Open source is debt

An idea I’d like to throw in the wild.

Open source is software businesses use to shorten time to market and accelerate their product. Some businesses build and collaborate in public because it’s a leverage strategy to get more from less. Most businesses maximize their use of open source software because they get it for “free”.

Debt is the financial term, stolen for the sake of illustrating a concept.

Open source is debt because:

  • Open source software is not a sellable asset. It’s both priceless and devoid of monetary value. What counts is the business value it enables.
  • The liability, and effort required to service this liability, grows as: 1) the software gains users, and 2) those users become more dependent the software. Support is a variable accelerant to the liability (e.g. it can grow the liability at an exponential rate).
  • Maintainers hold the debt liability. Their ongoing labor is required to service the debt. Typically, maintainers can only escape the obligation by declaring bankruptcy: “it’s done” or “I’m done.”

This idea could be helpful framing for:

  • Businesses to understand their dependency on open source in CFO-friendly terms.
  • Communities to understand the debt burden carried by maintainers, and general health of the project.

Another, possibly more correct, way of thinking about this is: “every line of source code, open or closed, is a liability.” Businesses own 100% of their closed source liability. They like open source because they would rather own 0% the liability.

5 Replies to “Open source is debt”

  1. I have a more optimistic view of open source.

    It’s true that releasing code always creates responsibilities, and these responsibilities scale up quickly with the number of users and with the complexity of the software. It’s also true that project maintainers don’t always succeed in upholding these responsibilities in a way that benefits everyone.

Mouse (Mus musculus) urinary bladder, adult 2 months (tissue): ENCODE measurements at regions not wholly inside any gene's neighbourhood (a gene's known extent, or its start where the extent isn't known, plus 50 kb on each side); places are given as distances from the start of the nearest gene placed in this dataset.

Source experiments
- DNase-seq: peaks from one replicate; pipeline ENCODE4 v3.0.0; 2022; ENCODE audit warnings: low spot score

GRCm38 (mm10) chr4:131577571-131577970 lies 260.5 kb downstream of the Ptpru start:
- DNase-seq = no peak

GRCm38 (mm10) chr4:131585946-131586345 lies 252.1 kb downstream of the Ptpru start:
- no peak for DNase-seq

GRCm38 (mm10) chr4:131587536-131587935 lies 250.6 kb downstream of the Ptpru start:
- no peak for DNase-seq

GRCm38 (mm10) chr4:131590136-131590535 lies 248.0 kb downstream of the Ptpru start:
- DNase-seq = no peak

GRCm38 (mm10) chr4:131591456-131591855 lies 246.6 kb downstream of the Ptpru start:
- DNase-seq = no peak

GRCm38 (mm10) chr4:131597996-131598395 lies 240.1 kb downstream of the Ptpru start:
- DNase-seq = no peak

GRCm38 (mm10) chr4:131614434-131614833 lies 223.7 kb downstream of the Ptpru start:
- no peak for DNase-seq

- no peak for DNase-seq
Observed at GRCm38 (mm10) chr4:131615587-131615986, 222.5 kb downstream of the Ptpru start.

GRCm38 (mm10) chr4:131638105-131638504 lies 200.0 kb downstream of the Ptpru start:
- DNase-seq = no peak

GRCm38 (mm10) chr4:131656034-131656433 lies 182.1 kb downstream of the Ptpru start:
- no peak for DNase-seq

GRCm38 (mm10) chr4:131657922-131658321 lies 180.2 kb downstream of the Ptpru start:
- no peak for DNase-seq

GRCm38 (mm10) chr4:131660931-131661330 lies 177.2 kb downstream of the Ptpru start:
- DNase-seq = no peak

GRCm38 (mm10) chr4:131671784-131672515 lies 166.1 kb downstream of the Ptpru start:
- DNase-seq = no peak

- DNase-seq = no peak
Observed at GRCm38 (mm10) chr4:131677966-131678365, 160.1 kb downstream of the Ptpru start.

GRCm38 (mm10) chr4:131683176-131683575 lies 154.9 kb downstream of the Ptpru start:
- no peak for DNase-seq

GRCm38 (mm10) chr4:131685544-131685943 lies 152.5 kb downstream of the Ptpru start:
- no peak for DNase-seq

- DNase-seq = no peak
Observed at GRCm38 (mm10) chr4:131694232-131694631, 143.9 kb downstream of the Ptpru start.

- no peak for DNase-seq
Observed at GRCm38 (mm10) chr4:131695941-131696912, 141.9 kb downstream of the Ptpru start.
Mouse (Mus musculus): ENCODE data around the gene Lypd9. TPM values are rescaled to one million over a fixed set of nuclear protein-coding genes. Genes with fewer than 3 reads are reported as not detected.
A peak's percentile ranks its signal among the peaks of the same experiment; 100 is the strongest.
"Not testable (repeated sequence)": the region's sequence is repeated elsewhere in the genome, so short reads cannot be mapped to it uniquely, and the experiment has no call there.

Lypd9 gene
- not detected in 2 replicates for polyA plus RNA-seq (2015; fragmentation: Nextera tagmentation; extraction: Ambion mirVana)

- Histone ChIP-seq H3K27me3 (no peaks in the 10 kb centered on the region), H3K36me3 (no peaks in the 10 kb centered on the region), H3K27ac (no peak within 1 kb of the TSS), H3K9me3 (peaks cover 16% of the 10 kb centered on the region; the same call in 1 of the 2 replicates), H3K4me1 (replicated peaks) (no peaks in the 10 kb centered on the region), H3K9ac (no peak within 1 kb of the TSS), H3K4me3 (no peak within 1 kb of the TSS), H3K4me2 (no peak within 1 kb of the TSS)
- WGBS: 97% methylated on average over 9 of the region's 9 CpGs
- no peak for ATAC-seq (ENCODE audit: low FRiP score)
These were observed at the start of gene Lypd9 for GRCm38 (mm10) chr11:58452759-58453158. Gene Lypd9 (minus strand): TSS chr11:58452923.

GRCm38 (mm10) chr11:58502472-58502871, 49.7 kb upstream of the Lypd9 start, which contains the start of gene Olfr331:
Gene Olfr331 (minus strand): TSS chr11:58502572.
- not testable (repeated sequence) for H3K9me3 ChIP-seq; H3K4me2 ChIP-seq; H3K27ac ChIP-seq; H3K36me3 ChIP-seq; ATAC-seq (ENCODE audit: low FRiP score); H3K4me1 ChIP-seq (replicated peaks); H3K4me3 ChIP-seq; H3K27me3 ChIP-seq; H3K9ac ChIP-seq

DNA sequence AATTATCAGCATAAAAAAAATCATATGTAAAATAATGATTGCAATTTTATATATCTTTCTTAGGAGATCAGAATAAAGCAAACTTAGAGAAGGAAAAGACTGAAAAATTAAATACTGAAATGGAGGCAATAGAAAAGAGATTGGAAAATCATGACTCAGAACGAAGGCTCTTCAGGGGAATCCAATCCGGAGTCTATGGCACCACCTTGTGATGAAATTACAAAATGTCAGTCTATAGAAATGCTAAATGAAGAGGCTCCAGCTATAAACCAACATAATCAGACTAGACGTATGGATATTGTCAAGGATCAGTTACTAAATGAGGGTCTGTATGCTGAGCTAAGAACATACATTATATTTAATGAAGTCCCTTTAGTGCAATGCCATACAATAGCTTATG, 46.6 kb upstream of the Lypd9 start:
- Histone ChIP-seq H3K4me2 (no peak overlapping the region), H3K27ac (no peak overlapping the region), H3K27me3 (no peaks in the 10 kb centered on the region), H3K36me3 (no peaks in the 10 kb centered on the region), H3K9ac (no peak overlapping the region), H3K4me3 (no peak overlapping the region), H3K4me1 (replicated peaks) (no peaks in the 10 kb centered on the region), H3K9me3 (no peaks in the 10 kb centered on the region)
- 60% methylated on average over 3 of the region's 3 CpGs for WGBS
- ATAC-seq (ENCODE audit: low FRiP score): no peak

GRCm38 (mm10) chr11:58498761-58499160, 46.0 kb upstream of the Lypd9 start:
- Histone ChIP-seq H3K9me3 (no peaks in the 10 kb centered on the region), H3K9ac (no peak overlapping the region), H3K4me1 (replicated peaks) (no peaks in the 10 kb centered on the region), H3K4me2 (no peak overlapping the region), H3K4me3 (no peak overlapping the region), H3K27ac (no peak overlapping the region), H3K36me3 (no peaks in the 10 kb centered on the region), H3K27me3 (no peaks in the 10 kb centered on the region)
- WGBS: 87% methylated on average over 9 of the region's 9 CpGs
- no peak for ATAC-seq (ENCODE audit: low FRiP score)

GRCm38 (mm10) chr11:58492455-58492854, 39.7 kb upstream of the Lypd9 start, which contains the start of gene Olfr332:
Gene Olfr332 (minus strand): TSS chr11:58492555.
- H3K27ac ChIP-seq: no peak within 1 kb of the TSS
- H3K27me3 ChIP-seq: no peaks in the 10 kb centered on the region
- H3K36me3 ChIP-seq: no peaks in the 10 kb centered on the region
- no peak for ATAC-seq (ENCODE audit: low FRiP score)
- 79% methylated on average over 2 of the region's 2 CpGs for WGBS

However, the potential benefits of open source far outweigh these costs and responsibilities.

    The analogy to financial debt breaks down when you consider scale. If 1000 businesses use a piece of open-source software as part of their product or service, and 10 of these businesses contribute fixes and features back to the software, then it becomes that much better for all 1000 of those businesses, as well as any hobbyist users. Financial debt does not work this way.

    So how do we make this the reality rather than an idealist dream?

    There are two main responsibilities of an open-source maintainer as I see them:

    – Enabling community contributions to succeed.
    – Being able to hand off the project when you are done.

    So, maintainers: set up contribution guidelines and go looking for and accepting quality contributions. Write automated test cases so that the computers do as much of your work for you as possible. Look for people who are qualified to take over after it’s time for you to move on.

    These things benefit you directly as a maintainer, but also they make it easier for you to hand off the project and for others to keep it going.

    1. So, maintainers: set up contribution guidelines and go looking for and accepting quality contributions. Write automated test cases so that the computers do as much of your work for you as possible. Look for people who are qualified to take over after it’s time for you to move on.

      How does the maintainer get paid to do this work?

      1. You’re right: except for a lucky few developers, most people don’t get paid directly to work on open source projects.

        I can only speak for myself of course, but here are some reasons why I contribute and maintain open source software:

        – To give back to the community which has made it possible for me to make a living doing what I enjoy.
        – To improve my marketable skills.
        – To build tools that I can use in future paid projects.
        – Because I sometimes enjoy solving a problem in an abstract, general sense, or creating exactly the tool I have in mind, more than I enjoy privately fixing specific bugs for clients.

        It’s easy to give too much time as a maintainer and start to feel like this is not worth it. If you start to feel like maintaining an open-source project is “a bunch of unpaid labor upfront to own the ongoing, unpaid, responsibility of fixing other peoples’ bugs” then it is probably past time to take a step back and let others handle the maintenance for a while.

        Hopefully, ideally, you’ve done the work up front to make this possible.

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